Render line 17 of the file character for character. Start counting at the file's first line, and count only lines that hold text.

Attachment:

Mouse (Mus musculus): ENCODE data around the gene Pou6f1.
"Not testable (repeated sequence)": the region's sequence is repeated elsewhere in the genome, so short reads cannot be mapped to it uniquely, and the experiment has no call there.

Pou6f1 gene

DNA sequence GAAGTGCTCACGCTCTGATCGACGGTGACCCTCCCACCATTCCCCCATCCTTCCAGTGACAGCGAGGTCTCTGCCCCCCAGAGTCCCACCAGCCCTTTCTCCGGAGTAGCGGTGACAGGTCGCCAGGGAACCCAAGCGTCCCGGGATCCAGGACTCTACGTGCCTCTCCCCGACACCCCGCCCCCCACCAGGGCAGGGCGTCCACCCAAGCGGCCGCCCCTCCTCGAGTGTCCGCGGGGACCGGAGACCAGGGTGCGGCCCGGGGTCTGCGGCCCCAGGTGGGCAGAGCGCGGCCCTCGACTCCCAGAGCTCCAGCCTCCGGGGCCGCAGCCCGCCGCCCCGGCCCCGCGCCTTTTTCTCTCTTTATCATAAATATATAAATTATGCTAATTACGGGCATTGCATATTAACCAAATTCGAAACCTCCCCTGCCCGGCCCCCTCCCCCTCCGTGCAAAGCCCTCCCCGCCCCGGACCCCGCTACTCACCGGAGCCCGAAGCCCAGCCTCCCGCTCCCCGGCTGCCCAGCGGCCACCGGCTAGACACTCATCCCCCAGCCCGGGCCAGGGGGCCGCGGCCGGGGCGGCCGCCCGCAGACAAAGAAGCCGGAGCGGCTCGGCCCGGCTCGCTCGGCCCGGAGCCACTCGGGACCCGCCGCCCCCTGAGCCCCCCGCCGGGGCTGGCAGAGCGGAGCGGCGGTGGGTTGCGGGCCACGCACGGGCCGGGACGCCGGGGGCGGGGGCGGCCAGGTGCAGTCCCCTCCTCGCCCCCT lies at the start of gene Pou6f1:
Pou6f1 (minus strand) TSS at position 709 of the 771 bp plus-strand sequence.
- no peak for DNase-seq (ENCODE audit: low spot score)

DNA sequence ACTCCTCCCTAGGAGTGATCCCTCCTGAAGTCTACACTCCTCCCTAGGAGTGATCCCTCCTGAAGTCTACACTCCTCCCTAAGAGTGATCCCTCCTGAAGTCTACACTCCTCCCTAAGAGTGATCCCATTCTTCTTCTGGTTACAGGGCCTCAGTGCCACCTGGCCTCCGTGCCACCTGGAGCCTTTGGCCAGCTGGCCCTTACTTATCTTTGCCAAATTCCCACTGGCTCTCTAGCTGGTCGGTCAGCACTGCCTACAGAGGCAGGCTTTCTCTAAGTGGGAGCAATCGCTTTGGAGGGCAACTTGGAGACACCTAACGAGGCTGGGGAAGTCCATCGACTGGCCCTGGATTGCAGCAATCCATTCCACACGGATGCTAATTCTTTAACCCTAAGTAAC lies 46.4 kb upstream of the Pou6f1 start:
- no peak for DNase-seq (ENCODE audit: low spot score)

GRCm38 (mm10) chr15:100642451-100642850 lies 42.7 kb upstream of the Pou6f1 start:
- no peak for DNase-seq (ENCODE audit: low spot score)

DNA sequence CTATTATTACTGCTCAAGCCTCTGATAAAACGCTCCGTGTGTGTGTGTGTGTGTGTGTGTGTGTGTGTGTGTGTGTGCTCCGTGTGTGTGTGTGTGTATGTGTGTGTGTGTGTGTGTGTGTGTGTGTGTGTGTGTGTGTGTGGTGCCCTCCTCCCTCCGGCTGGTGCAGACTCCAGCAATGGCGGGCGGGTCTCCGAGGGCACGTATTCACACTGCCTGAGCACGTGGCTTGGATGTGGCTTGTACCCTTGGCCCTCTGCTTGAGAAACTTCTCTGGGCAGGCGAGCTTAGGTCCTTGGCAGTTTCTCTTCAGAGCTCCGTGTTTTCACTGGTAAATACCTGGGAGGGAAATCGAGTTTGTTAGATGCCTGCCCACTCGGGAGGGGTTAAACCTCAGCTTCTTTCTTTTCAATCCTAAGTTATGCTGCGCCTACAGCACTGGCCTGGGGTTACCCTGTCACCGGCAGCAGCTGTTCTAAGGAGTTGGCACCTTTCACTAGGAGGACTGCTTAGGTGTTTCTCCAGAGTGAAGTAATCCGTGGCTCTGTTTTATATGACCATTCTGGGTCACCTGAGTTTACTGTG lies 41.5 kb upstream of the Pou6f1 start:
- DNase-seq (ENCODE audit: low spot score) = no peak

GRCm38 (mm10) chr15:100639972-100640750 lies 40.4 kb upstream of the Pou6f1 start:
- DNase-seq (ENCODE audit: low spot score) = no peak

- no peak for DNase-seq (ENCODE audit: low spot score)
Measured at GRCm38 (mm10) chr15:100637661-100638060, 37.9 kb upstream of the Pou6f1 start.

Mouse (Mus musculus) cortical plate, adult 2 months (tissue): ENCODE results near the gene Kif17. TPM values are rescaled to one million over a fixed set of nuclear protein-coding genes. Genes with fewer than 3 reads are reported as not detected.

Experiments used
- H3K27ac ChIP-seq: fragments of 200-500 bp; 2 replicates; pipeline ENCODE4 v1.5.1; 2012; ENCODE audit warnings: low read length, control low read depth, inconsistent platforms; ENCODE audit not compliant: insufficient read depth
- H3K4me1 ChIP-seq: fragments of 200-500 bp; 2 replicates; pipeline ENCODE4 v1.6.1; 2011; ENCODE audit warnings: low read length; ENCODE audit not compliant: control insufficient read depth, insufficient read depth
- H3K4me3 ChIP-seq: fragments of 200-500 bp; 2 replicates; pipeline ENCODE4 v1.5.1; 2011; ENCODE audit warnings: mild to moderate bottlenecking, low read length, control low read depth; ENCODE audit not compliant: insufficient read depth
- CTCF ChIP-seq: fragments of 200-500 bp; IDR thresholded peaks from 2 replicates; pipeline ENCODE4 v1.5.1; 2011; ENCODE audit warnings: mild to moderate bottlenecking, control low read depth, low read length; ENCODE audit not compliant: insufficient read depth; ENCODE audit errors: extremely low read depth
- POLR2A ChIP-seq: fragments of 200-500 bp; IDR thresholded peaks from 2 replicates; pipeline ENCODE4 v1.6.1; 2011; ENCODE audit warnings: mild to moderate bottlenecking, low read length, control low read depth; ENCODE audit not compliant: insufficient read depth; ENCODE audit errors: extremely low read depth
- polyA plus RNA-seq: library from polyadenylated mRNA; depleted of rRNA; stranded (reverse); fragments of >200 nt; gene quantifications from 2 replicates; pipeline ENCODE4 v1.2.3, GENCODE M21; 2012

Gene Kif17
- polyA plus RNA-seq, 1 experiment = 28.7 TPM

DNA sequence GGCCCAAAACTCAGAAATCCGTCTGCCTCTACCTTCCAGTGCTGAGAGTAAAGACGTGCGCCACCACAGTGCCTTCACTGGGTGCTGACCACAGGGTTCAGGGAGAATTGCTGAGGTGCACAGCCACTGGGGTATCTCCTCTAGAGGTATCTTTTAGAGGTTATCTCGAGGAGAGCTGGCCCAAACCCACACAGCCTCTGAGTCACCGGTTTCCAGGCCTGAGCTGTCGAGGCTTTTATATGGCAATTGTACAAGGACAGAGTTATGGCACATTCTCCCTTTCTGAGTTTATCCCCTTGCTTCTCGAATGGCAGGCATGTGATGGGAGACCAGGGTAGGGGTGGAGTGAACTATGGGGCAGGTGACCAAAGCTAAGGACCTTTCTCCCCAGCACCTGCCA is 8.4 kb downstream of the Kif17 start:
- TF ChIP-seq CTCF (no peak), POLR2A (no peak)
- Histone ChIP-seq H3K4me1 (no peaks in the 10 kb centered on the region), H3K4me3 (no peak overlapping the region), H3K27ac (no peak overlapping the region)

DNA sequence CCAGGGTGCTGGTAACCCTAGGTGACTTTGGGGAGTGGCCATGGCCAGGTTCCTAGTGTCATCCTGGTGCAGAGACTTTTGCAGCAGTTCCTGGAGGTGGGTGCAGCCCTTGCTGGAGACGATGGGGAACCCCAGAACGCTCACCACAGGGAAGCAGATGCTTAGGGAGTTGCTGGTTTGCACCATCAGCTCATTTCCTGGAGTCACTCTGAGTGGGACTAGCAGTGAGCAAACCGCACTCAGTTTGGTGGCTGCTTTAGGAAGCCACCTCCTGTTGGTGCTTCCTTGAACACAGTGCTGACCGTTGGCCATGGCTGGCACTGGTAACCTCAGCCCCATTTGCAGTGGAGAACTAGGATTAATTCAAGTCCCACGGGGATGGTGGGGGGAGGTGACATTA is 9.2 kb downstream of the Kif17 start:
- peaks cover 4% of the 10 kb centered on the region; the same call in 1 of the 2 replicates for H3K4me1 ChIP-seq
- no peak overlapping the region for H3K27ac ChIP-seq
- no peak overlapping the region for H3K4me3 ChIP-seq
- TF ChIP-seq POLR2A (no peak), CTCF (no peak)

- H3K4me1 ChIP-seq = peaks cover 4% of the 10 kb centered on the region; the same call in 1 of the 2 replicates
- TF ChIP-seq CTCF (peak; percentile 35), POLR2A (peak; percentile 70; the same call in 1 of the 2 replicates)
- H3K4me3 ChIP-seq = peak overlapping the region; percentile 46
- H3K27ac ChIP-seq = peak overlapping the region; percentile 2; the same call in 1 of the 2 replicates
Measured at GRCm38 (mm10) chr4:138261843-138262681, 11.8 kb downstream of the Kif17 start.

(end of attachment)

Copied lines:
Mouse (Mus musculus) cortical plate, adult 2 months (tissue): ENCODE results near the gene Kif17. TPM values are rescaled to one million over a fixed set of nuclear protein-coding genes. Genes with fewer than 3 reads are reported as not detected.